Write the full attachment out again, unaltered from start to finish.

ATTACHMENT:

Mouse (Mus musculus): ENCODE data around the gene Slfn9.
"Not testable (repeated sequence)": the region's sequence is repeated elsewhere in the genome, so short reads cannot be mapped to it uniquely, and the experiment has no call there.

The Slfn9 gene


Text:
Mouse (Mus musculus): ENCODE data around the gene Slfn9.
"Not testable (repeated sequence)": the region's sequence is repeated elsewhere in the genome, so short reads cannot be mapped to it uniquely, and the experiment has no call there.

The Slfn9 gene